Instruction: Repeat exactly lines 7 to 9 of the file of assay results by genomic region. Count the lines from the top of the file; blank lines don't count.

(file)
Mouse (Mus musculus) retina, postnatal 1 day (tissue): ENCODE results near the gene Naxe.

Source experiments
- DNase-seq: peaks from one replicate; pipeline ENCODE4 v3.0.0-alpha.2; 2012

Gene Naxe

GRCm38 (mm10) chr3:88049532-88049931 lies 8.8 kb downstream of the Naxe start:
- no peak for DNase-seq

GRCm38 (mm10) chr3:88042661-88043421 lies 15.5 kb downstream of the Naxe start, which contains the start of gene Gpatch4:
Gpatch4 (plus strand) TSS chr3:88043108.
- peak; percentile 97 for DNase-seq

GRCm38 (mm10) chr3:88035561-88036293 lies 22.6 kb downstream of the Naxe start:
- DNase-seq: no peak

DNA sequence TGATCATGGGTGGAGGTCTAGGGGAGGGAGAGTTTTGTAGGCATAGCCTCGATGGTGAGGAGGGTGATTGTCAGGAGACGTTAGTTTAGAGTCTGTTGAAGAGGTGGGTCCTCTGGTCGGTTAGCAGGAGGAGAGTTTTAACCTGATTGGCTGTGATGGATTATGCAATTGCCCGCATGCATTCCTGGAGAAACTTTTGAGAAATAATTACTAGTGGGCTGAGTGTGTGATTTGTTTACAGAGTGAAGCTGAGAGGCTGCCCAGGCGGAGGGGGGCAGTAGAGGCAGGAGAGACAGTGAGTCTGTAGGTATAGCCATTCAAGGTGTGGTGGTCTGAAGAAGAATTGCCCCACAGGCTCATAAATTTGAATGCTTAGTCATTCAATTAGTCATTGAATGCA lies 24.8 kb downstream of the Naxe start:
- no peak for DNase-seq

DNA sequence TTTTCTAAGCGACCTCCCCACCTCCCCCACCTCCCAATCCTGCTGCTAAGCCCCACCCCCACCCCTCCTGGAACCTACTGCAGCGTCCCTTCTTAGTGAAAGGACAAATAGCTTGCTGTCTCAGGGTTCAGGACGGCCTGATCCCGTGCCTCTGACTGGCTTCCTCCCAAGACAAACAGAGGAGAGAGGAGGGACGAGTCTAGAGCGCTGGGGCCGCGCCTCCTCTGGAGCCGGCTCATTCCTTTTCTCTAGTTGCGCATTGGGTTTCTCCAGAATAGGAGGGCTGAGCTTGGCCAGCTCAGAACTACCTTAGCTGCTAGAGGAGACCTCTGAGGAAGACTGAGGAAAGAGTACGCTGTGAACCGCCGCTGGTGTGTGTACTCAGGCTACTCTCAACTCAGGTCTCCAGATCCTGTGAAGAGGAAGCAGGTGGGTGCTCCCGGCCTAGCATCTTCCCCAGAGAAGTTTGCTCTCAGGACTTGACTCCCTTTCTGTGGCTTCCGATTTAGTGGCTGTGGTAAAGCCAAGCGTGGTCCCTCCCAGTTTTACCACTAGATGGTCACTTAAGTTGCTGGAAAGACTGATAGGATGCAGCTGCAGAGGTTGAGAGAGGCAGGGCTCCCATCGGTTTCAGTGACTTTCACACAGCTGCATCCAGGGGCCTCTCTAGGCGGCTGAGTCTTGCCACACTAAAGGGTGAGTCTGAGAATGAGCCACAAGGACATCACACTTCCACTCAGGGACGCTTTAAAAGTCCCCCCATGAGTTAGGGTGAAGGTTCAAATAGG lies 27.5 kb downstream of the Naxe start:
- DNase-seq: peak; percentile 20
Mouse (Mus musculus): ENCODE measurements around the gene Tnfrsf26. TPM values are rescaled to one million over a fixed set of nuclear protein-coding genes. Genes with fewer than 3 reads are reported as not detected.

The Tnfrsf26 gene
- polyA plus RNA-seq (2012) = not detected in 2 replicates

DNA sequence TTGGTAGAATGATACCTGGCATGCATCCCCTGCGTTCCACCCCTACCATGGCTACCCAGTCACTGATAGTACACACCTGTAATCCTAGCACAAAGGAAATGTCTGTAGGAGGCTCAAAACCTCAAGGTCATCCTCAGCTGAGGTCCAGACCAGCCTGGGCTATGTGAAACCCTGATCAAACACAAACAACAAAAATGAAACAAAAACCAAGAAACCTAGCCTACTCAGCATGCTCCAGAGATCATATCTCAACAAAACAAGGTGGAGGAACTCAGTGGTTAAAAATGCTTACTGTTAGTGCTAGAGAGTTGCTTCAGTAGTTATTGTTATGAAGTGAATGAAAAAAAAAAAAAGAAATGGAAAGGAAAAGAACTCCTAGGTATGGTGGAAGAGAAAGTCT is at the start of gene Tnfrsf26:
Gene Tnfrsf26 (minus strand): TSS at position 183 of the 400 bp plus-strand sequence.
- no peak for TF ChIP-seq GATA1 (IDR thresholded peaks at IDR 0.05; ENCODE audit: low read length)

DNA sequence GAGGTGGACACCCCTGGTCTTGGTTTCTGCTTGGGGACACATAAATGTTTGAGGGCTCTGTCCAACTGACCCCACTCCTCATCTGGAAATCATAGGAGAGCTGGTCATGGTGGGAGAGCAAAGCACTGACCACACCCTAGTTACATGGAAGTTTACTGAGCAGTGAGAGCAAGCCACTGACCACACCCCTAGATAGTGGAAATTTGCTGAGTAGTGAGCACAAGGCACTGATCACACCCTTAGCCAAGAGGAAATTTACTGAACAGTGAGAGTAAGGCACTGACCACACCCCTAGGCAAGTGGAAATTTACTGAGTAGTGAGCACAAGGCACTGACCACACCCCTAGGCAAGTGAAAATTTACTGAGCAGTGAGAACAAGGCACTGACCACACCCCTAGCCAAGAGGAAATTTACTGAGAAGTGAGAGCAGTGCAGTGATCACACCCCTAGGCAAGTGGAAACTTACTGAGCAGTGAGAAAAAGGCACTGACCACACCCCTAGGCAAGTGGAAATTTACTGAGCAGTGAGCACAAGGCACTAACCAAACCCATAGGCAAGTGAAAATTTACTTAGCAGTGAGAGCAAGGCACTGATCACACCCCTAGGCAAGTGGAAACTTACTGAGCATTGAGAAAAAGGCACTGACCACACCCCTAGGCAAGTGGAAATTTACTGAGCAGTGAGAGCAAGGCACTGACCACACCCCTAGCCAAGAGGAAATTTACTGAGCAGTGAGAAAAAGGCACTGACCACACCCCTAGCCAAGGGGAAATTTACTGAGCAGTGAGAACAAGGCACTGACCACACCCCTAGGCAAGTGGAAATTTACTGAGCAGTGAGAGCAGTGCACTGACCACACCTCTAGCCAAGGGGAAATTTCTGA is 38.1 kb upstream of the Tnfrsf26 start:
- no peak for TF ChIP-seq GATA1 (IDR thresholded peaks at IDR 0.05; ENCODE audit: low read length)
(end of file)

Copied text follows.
GRCm38 (mm10) chr3:88042661-88043421 lies 15.5 kb downstream of the Naxe start, which contains the start of gene Gpatch4:
Gpatch4 (plus strand) TSS chr3:88043108.
- peak; percentile 97 for DNase-seq